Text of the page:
A Suitcase of Memories

“To live in lives we leave behind, is not to die”
Judith Baxter

I was recently looking back at some of the blogs I had written earlier and came across this one – My September Years written in September 2011.    One of the joys of blogging is the interaction between people from far and wide and I particularly like reading the comments some months later.

One such comment from my blogging pal Patti at A New Day Dawns was “You have a suitcase full of memories packed away, places I can’t even imagine visiting, Judith. Grandchildren are a wonderful treasure for our later years, aren’t they?”  And I started thinking that yes, we do keep our memories together and a suitcase is a great place to hold them.

Steamer Trunk

Many years ago I had a steamer trunk just like this.

But once you get to my age, that suitcase just has to be very big. just like this steamer trunk.  I have so many memories and I love to share them with my family and friends.  I started to write down my memories with the intention of having them bound into a book or books, for my grandchildren.  Several friends were interested and wanted to do the same thing, so I devised a programme for people wishing to keep their memories to pass on, and ran courses on this for a couple of years.  We all had fun and many made new friends after joining one of the courses.

Each course was limited to 8 people and ran for 6 weeks.  Participants were encouraged to write a memory a week and bring it to the meeting the following week to read out to the others.  And what memories people had.  There was lots of laughter and some tears.  At the end of each memory read there would be time for questions and comments (never during the reading) and then we would discover that another person in the group had much the same experience and memory.  It was fantastic to see these strangers at the beginning of the course, become firm friends by the end.

Memories book

At the end of the course, I encouraged everybody to write one memory a week.  In this way, allowing for holidays, they would have 50 memories in a year, quite enough to start a Memory Book for their families.

And here is one of my family’s favourite photos of Granma –

Me smoking

I promise I was smoking apple wood, on a lovely summer evening, having had dinner in a Bedouin’s tent in the desert.

“Circumstances or people can take away your material possessions, they can take away your money, and they can take away your health.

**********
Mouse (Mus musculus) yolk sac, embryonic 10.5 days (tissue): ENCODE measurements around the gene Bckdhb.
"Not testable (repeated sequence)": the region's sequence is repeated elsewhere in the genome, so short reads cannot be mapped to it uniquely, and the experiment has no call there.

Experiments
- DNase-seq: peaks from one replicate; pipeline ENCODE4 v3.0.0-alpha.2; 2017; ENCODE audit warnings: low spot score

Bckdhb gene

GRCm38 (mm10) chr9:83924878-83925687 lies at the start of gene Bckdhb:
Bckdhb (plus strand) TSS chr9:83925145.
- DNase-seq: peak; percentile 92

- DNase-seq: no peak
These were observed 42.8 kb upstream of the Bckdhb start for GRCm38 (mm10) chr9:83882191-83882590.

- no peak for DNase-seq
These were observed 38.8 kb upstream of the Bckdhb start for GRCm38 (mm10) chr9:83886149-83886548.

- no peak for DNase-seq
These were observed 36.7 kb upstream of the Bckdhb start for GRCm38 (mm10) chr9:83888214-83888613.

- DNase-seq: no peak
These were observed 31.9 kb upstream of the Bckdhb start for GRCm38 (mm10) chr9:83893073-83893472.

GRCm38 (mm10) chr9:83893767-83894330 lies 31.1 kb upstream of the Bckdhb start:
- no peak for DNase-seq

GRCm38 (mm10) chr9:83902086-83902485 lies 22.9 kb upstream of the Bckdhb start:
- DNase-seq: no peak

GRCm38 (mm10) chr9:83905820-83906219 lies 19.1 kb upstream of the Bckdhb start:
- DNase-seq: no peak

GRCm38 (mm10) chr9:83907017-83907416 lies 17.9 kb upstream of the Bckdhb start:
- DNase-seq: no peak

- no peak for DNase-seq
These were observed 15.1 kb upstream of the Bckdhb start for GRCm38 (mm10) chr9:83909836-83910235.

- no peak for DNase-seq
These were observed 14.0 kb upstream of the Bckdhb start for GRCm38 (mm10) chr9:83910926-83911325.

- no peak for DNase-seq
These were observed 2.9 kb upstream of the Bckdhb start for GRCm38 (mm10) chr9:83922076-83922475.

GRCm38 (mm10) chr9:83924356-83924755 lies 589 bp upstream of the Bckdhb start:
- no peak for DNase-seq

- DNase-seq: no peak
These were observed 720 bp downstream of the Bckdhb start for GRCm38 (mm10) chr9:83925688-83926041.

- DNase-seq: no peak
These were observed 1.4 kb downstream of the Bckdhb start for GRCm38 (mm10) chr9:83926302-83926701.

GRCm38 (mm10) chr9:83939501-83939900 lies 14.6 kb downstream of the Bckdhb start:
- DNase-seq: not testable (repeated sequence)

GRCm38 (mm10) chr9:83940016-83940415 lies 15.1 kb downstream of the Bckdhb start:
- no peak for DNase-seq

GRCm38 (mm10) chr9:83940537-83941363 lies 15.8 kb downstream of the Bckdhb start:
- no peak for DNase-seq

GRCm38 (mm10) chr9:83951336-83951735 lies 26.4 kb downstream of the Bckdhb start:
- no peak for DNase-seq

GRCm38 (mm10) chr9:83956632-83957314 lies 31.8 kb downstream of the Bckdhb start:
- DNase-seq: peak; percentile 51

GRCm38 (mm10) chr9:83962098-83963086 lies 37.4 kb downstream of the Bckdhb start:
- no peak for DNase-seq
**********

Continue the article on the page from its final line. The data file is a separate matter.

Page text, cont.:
But no one can ever take away your precious memories.”

Judith Baxter, blogger and friend
1938 –



15 responses to “A Suitcase of Memories

  1. What a great idea, to write a memory a week. There are so many things I wish I had asked my grandparents while they were here.
    Love the picture!


  2. You have inspired me to continue writing a family history which I started a couple of years ago. Maybe that memory a week would help me complete it. I wish I had asked my father so many things.


    • My thing was that a family history or even one’s life story was such a big thing whereas writing a memory is so much easier. As Zig Ziglar says :You can eat an elephant a bite at a time”. 🙂


  3. Thanks for the mention, Judith. A memory a week is a great idea! Maybe I’ll get back on track with my NaNoWriMo memoir project.


  4. Every year as a child I had a diary for christmas and started “keeping” it from January 1st, without fail by the end of January I’d given up. I’ve been blogging for well over a year now and it’s great to look back and see what I’ve been up to and what memories I’ve made. 🙂


  5. What a great idea Judith ~ that course would be such a wonderful contribution to Elder care! It’s so easy to feel dismissed, rather than respected as you get older but our experiences make us who we are. Sharing them benefits all the family and, most of all, ourselves! 🙂


    • I tried to get the local rest homes and retirement villages interested but without any success. the success I had was from posting details of the courses in various gathering places. and then of course, attendees told their friends and it grew. Thanks for your comment. 🙂


  6. Its such a good idea. I often look at people who are well into old age and think of the things they experienced first hand that we can only hear about through clippings. The old are one of our most neglected resources I feel


  7. What a fabulous idea! Purposeful memory gathering, since we all have a tendency to put it off ’til tomorrow.


  8. Pingback: A Funny Thing Happened on the Way to… | I choose how I will spend the rest of my life

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